JCSCW Vol. 30 (2021)

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  • Journal Article
    Encoding Collective Knowledge, Instructing Data Reusers: The Collaborative Fixation of a Digital Scientific Data Set
    (Computer Supported Cooperative Work (CSCW): Vol. 30, No. 4, 2021) Hoeppe, Götz
    This article provides a novel perspective on the use and reuse of scientific data by providing a chronological ethnographic account and analysis of how a team of researchers prepared an astronomical catalogue (a table of measured properties of galaxies) for public release. Whereas much existing work on data reuse has focused on information about data (such as metadata), whose form or lack has been described as a hurdle for reusing data successfully, I describe how data makers tried to instruct users through the processed data themselves. The fixation of this catalogue was a negotiation, resulting in what was acceptable to team members and coherent with the diverse data uses pertinent to their completed work. It was through preparing their catalogue as an ‘instructing data object’ that this team seeked to encode its members’ knowledge of how the data were processed and to make it consequential for users by devising methodical ways to structure anticipated uses. These methods included introducing redundancies that would help users to self-correct mistaken uses, selectively deleting data, and deflecting accountability through making notational choices. They dwell on an understanding of knowledge not as exclusively propositional (such as the belief in propositions), but as embedded in witnessable activities and the products of these activities. I discuss the implications of this account for philosophical notions of collective knowledge and for theorizing coordinative artifacts in CSCW. Eventually, I identify a tension between ‘using algorithms’ and ‘doing science’ in preparing data sets and show how it was resolved in this case.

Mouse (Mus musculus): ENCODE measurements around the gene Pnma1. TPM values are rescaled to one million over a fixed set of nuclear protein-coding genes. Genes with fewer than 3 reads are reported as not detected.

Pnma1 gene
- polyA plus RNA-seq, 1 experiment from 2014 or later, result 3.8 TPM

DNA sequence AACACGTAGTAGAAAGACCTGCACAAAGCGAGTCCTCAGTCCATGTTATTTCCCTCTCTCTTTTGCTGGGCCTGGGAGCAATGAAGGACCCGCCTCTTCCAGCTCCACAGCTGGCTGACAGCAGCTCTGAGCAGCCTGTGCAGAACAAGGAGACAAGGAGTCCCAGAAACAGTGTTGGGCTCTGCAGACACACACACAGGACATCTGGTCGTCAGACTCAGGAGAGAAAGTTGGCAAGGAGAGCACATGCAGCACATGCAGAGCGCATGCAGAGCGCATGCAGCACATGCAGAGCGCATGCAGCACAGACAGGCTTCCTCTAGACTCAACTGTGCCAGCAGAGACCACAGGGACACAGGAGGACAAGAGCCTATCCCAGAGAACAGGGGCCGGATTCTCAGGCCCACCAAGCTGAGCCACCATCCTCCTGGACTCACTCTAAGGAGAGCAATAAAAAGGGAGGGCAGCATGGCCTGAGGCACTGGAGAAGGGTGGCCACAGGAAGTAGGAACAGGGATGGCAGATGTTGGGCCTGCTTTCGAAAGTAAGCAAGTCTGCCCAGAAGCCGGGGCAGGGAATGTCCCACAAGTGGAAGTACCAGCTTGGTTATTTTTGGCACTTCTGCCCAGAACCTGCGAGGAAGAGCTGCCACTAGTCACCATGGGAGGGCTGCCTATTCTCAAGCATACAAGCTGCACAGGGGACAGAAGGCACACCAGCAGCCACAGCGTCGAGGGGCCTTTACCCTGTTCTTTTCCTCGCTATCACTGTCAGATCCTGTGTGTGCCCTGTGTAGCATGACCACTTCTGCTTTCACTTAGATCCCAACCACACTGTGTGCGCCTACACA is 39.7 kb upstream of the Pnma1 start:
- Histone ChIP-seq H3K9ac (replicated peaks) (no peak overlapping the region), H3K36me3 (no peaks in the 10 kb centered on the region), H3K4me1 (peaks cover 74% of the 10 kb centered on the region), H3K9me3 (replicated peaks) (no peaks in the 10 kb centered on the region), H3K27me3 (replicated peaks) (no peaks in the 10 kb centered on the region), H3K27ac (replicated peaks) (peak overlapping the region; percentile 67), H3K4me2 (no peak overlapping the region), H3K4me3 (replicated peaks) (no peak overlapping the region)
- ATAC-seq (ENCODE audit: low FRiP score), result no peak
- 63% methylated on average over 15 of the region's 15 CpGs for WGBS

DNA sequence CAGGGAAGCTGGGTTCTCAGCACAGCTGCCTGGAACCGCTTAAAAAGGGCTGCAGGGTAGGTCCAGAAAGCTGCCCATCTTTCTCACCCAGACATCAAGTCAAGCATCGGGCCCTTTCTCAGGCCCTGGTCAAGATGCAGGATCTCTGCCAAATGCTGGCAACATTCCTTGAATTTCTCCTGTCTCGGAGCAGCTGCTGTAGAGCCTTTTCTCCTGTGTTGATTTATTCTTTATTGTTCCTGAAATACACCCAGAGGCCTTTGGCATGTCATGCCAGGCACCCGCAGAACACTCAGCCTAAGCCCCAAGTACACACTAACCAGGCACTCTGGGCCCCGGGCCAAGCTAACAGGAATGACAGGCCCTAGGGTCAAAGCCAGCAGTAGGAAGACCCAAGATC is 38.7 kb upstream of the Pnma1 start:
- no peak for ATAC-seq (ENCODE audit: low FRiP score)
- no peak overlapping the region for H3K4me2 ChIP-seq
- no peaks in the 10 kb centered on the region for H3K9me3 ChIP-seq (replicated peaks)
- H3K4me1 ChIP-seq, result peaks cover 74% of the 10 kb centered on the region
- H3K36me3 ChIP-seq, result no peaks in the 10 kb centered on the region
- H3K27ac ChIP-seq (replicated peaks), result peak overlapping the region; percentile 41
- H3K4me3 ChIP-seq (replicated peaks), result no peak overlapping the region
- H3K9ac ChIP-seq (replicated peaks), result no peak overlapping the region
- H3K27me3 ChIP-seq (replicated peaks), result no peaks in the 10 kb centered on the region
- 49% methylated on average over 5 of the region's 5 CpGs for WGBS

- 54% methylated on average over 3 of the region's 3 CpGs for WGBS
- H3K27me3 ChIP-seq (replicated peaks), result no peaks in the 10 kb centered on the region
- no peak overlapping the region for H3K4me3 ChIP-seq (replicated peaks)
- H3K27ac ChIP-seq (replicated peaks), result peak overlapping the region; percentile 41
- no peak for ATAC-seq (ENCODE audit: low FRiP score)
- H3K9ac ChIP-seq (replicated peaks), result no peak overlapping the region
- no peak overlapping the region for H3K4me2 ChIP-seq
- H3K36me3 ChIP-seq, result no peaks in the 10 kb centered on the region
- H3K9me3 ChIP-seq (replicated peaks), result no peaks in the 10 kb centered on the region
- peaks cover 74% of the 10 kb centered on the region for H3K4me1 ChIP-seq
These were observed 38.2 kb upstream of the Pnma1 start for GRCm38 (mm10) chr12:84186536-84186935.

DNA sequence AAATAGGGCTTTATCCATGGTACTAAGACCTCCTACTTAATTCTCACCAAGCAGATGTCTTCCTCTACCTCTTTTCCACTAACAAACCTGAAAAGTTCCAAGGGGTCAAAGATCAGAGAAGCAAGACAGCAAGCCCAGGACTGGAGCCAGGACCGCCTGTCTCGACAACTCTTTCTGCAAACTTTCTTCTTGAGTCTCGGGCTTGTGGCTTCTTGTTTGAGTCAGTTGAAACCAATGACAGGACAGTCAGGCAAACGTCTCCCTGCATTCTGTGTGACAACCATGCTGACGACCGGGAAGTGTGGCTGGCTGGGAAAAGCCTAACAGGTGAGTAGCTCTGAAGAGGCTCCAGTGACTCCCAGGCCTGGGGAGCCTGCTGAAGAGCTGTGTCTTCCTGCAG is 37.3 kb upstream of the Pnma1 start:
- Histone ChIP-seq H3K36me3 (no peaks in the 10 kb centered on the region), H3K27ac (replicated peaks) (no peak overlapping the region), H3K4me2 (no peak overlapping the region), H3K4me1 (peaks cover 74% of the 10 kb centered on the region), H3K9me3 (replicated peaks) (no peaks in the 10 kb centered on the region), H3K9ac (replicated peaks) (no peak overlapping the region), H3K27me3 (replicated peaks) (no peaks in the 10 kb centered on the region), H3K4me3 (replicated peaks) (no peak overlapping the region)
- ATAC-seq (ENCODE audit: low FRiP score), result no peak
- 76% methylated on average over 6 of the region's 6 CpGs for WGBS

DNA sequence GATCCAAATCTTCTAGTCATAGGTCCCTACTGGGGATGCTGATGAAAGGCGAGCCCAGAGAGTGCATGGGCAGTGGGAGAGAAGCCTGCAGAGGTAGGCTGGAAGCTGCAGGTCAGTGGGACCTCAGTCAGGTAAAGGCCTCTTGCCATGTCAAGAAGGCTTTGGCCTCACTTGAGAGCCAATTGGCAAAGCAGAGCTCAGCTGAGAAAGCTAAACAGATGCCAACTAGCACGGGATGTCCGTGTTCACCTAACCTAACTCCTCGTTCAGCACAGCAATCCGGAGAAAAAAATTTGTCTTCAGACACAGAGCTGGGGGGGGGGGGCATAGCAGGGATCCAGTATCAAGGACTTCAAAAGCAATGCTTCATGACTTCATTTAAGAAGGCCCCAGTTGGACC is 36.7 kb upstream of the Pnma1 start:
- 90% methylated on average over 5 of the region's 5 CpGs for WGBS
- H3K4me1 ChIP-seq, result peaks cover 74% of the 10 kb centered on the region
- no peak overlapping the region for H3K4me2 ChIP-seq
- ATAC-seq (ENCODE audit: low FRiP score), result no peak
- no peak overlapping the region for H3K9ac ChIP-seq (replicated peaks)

• Journal Article
    The Automation of the Taxi Industry – Taxi Drivers’ Expectations and Attitudes Towards the Future of their Work
    (Computer Supported Cooperative Work (CSCW): Vol. 30, No. 4, 2021) Pakusch, Christina; Boden, Alexander; Stein, Martin; Stevens, Gunnar
    Advoc ates of autonomous driving predict that the occupation of taxi driver could be made obsolete by shared autonomous vehicles (SAV) in the long term. Conducting interviews with German taxi drivers, we investigate how they perceive the changes caused by advancing automation for the future of their business. Our study contributes insights into how the work of taxi drivers could change given the advent of autonomous driving: While the task of driving could be taken over by SAVs for standard trips, taxi drivers are certain that other areas of their work such as providing supplementary services and assistance to passengers would constitute a limit to such forms of automation, but probably involving a shifting role for the taxi drivers, one which focuses on the sociality of the work. Our findings illustrate how taxi drivers see the future of their work, suggesting design implications for tools that take various forms of assistance into account, and demonstrating how important it is to consider taxi drivers in the co-design of future taxis and SAV services.
  • Journal Article
    Participatory Design as the Temporal Flow of Coalescing Participatory Lines
    (Computer Supported Cooperative Work (CSCW): Vol. 30, No. 4, 2021) Hayes, Niall; Introna, Lucas D.; Cass, Noel